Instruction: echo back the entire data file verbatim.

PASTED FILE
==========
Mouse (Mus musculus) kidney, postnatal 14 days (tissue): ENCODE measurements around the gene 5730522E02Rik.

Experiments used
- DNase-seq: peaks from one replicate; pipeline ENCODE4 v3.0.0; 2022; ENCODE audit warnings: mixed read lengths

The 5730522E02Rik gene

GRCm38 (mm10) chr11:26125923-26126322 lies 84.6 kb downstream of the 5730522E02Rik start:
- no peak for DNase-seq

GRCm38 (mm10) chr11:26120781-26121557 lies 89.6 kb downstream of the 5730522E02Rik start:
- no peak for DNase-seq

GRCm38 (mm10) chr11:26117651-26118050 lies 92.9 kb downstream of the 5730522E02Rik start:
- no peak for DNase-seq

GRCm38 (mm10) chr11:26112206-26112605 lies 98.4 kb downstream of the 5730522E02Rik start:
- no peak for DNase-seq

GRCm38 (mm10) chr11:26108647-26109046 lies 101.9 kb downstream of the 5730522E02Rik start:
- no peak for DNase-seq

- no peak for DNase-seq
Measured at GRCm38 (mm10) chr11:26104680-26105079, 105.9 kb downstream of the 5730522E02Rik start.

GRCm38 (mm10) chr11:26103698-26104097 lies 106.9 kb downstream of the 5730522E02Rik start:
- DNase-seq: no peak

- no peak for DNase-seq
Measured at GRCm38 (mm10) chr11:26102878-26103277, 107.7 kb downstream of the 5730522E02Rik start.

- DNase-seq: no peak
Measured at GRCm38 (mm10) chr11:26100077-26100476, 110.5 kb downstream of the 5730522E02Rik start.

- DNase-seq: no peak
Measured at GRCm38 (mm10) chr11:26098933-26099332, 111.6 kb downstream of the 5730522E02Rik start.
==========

Mouse (Mus musculus) kidney, postnatal 14 days (tissue): ENCODE measurements around the gene 5730522E02Rik.

Experiments used
- DNase-seq: peaks from one replicate; pipeline ENCODE4 v3.0.0; 2022; ENCODE audit warnings: mixed read lengths

The 5730522E02Rik gene

GRCm38 (mm10) chr11:26125923-26126322 lies 84.6 kb downstream of the 5730522E02Rik start:
- no peak for DNase-seq

GRCm38 (mm10) chr11:26120781-26121557 lies 89.6 kb downstream of the 5730522E02Rik start:
- no peak for DNase-seq

GRCm38 (mm10) chr11:26117651-26118050 lies 92.9 kb downstream of the 5730522E02Rik start:
- no peak for DNase-seq

GRCm38 (mm10) chr11:26112206-26112605 lies 98.4 kb downstream of the 5730522E02Rik start:
- no peak for DNase-seq

GRCm38 (mm10) chr11:26108647-26109046 lies 101.9 kb downstream of the 5730522E02Rik start:
- no peak for DNase-seq

- no peak for DNase-seq
Measured at GRCm38 (mm10) chr11:26104680-26105079, 105.9 kb downstream of the 5730522E02Rik start.

GRCm38 (mm10) chr11:26103698-26104097 lies 106.9 kb downstream of the 5730522E02Rik start:
- DNase-seq: no peak

- no peak for DNase-seq
Measured at GRCm38 (mm10) chr11:26102878-26103277, 107.7 kb downstream of the 5730522E02Rik start.

- DNase-seq: no peak
Measured at GRCm38 (mm10) chr11:26100077-26100476, 110.5 kb downstream of the 5730522E02Rik start.

- DNase-seq: no peak
Measured at GRCm38 (mm10) chr11:26098933-26099332, 111.6 kb downstream of the 5730522E02Rik start.